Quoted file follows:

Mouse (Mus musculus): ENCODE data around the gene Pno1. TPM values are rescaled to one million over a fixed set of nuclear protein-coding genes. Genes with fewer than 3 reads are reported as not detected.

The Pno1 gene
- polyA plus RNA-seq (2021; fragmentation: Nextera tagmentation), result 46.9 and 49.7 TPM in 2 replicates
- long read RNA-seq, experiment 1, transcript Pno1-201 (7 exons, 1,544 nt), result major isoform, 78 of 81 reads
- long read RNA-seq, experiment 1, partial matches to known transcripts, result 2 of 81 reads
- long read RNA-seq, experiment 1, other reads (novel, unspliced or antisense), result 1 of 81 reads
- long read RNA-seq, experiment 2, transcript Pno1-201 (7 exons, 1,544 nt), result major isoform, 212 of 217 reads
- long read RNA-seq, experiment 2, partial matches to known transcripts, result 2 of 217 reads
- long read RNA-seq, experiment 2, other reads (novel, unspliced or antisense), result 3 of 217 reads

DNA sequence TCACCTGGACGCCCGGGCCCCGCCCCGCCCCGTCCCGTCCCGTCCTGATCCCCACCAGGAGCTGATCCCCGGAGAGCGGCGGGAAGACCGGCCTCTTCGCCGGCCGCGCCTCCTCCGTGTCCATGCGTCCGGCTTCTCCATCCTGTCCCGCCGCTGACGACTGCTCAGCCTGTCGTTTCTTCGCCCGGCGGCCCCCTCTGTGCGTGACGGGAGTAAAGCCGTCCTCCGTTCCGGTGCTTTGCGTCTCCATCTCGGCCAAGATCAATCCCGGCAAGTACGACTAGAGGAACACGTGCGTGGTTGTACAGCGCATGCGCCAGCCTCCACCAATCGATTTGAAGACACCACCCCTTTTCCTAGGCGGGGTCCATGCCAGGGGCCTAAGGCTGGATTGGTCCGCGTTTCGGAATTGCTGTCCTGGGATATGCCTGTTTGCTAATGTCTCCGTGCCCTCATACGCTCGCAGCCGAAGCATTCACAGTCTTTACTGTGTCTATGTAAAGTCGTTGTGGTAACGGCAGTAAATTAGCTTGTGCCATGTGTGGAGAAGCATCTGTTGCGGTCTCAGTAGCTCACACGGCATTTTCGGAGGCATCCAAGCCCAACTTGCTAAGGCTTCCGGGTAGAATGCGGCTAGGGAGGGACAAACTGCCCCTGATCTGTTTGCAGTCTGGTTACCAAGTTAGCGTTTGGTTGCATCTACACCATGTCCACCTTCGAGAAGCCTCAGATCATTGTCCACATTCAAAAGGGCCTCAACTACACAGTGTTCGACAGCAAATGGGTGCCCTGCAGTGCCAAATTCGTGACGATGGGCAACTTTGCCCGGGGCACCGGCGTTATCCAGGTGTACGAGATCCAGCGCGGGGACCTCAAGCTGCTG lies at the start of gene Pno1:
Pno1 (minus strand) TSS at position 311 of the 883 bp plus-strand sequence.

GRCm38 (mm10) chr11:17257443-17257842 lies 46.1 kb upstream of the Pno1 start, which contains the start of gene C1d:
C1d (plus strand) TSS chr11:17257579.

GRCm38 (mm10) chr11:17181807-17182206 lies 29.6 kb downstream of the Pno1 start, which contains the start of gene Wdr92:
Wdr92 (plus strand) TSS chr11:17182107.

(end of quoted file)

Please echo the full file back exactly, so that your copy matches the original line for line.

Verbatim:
Mouse (Mus musculus): ENCODE data around the gene Pno1. TPM values are rescaled to one million over a fixed set of nuclear protein-coding genes. Genes with fewer than 3 reads are reported as not detected.

The Pno1 gene
- polyA plus RNA-seq (2021; fragmentation: Nextera tagmentation), result 46.9 and 49.7 TPM in 2 replicates
- long read RNA-seq, experiment 1, transcript Pno1-201 (7 exons, 1,544 nt), result major isoform, 78 of 81 reads
- long read RNA-seq, experiment 1, partial matches to known transcripts, result 2 of 81 reads
- long read RNA-seq, experiment 1, other reads (novel, unspliced or antisense), result 1 of 81 reads
- long read RNA-seq, experiment 2, transcript Pno1-201 (7 exons, 1,544 nt), result major isoform, 212 of 217 reads
- long read RNA-seq, experiment 2, partial matches to known transcripts, result 2 of 217 reads
- long read RNA-seq, experiment 2, other reads (novel, unspliced or antisense), result 3 of 217 reads

DNA sequence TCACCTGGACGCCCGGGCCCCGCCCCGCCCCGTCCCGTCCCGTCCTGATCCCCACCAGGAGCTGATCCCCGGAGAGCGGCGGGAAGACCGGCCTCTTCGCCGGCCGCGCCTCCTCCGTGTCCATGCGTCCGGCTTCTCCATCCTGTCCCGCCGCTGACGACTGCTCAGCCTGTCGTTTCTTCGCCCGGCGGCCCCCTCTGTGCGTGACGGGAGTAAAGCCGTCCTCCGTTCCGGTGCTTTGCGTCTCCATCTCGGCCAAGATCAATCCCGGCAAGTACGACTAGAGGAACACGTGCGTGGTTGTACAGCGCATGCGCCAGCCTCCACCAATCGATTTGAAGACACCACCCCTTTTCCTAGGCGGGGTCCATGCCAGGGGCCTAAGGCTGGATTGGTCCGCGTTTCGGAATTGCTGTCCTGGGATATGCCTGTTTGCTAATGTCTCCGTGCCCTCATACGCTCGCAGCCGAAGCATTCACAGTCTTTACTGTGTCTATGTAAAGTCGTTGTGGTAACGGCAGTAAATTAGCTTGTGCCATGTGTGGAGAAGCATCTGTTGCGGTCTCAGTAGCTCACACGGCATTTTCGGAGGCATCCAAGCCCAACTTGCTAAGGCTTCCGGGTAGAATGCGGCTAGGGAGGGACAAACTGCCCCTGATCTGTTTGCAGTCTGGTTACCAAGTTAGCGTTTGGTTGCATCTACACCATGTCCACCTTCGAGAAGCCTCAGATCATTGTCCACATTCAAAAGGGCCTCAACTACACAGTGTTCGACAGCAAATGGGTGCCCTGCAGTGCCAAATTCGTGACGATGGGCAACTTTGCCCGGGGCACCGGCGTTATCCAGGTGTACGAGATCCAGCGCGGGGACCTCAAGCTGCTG lies at the start of gene Pno1:
Pno1 (minus strand) TSS at position 311 of the 883 bp plus-strand sequence.

GRCm38 (mm10) chr11:17257443-17257842 lies 46.1 kb upstream of the Pno1 start, which contains the start of gene C1d:
C1d (plus strand) TSS chr11:17257579.

GRCm38 (mm10) chr11:17181807-17182206 lies 29.6 kb downstream of the Pno1 start, which contains the start of gene Wdr92:
Wdr92 (plus strand) TSS chr11:17182107.